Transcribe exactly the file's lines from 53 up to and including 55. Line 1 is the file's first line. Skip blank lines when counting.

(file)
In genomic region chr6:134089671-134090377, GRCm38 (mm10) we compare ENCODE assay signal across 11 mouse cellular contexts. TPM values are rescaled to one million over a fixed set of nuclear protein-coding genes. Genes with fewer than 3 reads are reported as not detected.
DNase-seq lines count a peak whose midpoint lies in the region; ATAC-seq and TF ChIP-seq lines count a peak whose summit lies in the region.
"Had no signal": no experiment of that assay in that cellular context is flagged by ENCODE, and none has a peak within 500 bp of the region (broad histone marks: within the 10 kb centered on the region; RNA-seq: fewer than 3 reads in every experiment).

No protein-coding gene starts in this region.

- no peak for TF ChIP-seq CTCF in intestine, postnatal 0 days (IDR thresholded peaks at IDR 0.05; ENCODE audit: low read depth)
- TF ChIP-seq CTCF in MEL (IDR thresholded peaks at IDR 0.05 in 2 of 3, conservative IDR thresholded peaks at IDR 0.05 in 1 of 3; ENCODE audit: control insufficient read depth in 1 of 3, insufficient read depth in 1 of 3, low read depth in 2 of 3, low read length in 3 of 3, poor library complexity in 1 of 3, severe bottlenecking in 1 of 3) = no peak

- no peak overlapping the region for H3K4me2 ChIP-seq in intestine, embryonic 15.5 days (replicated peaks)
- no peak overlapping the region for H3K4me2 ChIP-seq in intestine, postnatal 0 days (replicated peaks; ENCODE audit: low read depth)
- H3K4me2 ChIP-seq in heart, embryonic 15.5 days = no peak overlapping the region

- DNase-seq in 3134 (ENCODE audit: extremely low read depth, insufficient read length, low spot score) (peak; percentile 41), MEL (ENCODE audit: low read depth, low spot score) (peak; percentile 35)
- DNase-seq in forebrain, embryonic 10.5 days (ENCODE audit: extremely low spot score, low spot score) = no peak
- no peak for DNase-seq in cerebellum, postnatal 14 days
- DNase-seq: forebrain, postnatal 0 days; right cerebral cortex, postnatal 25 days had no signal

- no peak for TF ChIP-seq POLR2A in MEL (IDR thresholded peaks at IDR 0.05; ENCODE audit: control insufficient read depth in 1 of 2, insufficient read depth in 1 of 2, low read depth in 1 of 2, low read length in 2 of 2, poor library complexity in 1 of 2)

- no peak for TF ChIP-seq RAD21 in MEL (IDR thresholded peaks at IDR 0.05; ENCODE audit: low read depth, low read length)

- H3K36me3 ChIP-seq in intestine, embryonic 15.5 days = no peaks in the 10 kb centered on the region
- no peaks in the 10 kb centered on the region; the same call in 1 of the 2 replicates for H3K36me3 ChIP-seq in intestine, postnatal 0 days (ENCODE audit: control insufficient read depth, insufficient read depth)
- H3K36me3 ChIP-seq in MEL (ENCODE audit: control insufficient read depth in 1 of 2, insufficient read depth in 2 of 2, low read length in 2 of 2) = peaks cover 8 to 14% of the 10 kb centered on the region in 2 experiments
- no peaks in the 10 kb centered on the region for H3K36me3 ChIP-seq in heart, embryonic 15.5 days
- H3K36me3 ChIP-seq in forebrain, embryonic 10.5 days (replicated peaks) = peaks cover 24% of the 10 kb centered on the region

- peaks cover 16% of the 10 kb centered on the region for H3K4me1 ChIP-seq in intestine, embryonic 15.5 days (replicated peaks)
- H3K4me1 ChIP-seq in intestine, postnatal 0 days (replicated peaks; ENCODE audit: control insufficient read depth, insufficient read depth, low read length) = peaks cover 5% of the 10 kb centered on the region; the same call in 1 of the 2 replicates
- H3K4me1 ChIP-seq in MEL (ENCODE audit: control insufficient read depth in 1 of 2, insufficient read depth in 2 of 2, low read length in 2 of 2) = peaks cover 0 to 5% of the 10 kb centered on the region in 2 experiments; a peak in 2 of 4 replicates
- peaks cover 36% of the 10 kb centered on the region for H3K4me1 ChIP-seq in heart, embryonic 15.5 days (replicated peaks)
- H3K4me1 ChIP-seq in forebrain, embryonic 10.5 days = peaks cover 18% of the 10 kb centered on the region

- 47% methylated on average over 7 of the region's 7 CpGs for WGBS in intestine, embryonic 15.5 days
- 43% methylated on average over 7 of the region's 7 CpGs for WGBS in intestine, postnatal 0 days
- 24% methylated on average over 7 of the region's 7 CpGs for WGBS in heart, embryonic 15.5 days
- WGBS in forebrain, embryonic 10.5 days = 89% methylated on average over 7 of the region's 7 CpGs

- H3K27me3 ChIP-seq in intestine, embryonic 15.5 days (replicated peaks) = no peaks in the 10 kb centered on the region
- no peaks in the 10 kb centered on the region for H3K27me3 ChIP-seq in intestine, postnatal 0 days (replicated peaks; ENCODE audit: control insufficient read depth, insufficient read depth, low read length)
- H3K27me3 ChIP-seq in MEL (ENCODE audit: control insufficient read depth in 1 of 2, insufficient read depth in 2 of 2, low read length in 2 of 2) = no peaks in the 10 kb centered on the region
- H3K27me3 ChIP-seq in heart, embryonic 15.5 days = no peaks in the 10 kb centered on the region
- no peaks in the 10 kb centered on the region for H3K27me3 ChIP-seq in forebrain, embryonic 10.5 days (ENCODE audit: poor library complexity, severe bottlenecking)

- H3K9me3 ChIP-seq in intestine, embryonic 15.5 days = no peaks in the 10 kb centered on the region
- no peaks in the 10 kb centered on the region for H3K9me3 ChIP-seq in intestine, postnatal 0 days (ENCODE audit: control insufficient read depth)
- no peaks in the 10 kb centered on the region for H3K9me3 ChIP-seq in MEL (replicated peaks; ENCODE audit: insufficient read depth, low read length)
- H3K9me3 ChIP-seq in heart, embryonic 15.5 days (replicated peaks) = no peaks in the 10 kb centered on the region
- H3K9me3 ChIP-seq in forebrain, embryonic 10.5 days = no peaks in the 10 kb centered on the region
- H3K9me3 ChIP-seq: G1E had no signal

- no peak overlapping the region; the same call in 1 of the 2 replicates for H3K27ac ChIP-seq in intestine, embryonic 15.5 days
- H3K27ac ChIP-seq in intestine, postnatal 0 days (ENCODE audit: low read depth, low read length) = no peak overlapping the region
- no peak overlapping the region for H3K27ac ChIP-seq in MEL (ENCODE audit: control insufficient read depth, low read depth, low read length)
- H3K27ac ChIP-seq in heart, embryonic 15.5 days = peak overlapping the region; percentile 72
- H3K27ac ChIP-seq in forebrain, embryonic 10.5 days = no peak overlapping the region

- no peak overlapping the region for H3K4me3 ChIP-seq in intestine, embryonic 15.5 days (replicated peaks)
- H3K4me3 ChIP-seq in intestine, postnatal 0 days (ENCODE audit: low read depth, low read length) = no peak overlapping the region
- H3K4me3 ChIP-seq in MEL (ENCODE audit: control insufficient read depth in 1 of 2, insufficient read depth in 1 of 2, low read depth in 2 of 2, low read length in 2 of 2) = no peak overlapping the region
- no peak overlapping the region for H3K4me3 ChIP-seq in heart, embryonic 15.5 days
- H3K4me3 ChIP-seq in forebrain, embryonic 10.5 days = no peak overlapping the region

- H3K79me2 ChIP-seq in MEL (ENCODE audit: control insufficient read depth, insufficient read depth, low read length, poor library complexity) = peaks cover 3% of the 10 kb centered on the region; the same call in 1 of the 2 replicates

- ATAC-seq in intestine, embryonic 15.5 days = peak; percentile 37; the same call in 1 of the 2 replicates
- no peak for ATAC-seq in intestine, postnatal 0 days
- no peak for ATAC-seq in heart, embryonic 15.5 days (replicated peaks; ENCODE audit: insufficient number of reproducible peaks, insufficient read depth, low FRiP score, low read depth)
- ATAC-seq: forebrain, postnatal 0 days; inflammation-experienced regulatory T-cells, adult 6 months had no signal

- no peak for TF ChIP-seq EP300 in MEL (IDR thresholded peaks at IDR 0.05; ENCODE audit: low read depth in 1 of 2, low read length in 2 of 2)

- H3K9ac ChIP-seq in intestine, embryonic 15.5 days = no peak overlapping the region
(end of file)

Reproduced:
- no peak for ATAC-seq in intestine, postnatal 0 days
- no peak for ATAC-seq in heart, embryonic 15.5 days (replicated peaks; ENCODE audit: insufficient number of reproducible peaks, insufficient read depth, low FRiP score, low read depth)
- ATAC-seq: forebrain, postnatal 0 days; inflammation-experienced regulatory T-cells, adult 6 months had no signal